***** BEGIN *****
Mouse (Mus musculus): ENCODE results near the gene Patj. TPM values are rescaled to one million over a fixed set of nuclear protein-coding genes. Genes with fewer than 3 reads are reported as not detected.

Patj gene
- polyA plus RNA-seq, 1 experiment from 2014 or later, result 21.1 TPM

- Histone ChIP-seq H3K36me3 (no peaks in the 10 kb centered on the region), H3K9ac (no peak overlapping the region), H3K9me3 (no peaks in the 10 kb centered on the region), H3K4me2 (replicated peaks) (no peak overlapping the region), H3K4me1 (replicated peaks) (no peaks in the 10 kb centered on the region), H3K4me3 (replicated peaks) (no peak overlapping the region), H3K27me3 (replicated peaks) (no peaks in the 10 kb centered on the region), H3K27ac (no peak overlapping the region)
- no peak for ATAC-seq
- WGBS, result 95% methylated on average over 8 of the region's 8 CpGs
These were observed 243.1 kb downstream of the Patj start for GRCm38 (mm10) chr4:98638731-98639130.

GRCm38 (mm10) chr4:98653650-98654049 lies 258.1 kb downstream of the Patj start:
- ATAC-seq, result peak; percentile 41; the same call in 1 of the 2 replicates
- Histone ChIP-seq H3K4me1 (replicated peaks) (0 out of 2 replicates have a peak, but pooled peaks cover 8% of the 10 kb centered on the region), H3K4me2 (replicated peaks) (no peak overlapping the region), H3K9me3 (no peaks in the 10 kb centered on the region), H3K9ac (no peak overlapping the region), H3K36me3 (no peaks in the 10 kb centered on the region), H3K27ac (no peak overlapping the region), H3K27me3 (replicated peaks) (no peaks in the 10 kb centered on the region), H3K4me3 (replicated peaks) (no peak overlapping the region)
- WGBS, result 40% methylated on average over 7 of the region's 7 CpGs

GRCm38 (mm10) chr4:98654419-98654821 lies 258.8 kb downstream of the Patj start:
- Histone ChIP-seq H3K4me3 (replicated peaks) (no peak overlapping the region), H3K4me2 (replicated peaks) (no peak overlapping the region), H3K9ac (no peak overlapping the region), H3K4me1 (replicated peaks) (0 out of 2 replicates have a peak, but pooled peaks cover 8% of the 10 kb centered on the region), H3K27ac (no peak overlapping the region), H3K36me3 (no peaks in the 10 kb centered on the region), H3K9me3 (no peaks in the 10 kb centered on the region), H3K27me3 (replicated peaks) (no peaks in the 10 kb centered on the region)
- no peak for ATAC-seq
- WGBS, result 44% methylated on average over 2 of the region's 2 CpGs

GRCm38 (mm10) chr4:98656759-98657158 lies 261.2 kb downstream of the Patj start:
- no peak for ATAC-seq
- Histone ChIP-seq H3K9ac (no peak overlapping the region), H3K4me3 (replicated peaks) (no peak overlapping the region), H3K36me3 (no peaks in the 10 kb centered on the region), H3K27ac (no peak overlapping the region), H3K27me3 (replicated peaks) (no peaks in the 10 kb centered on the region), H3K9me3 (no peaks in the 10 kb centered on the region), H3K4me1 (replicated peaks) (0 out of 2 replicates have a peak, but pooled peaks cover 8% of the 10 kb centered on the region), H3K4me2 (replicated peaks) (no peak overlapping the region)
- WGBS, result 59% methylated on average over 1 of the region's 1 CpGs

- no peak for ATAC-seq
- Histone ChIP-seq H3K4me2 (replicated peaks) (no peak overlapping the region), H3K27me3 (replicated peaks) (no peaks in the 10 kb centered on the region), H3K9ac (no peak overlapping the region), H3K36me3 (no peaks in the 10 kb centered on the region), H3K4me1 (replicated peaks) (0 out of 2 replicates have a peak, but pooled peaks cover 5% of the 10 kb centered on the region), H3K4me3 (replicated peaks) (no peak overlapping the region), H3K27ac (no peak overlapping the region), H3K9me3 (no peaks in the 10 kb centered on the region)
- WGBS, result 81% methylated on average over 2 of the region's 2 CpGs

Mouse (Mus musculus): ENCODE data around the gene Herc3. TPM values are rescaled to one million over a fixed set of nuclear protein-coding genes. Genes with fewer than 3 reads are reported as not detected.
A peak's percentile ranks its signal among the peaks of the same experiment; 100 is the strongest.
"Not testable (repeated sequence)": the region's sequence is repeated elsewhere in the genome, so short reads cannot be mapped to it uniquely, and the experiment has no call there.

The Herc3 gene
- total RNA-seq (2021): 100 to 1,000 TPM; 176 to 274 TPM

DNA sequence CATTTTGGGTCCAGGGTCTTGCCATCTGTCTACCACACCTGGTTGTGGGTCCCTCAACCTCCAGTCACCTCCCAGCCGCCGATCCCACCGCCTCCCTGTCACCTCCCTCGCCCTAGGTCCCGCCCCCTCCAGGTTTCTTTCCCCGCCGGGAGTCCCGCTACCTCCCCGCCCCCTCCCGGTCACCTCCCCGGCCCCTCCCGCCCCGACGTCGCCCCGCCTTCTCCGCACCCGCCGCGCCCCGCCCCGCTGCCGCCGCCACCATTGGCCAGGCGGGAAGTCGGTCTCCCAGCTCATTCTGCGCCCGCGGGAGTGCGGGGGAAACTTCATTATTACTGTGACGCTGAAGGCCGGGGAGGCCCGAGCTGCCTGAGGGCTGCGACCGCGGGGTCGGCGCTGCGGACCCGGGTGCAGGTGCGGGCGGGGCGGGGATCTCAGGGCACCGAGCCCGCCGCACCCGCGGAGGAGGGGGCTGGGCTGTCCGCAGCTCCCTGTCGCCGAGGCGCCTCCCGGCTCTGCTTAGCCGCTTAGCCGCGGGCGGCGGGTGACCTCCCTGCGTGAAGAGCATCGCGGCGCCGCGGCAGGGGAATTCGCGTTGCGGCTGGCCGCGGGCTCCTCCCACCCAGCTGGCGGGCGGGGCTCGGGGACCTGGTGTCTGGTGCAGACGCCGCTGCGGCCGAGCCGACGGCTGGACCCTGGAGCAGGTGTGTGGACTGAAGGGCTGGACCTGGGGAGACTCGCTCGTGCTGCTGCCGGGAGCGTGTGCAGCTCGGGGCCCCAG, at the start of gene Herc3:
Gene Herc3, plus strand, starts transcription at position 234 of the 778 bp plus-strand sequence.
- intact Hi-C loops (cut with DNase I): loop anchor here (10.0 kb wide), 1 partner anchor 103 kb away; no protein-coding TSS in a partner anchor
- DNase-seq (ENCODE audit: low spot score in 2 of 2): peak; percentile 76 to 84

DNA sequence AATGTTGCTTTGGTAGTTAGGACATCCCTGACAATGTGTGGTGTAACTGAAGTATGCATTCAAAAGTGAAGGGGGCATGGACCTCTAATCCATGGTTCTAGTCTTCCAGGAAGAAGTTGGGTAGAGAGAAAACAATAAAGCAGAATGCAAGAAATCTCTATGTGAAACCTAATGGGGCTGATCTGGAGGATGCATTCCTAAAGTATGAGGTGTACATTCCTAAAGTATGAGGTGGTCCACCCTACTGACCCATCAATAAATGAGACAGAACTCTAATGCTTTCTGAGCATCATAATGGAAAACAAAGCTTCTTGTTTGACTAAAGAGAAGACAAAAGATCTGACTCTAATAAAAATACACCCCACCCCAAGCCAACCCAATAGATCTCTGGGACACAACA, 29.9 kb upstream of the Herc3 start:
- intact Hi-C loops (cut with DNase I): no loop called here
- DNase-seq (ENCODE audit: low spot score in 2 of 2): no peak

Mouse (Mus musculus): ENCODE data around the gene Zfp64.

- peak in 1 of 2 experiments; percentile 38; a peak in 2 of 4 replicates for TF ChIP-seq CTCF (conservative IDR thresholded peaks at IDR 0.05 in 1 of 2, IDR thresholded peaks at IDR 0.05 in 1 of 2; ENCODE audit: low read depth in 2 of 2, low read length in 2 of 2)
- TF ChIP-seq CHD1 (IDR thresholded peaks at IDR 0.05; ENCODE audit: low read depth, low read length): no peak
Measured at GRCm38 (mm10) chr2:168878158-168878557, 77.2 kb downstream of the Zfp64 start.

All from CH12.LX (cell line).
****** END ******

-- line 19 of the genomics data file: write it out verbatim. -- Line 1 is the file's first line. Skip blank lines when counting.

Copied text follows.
- WGBS, result 59% methylated on average over 1 of the region's 1 CpGs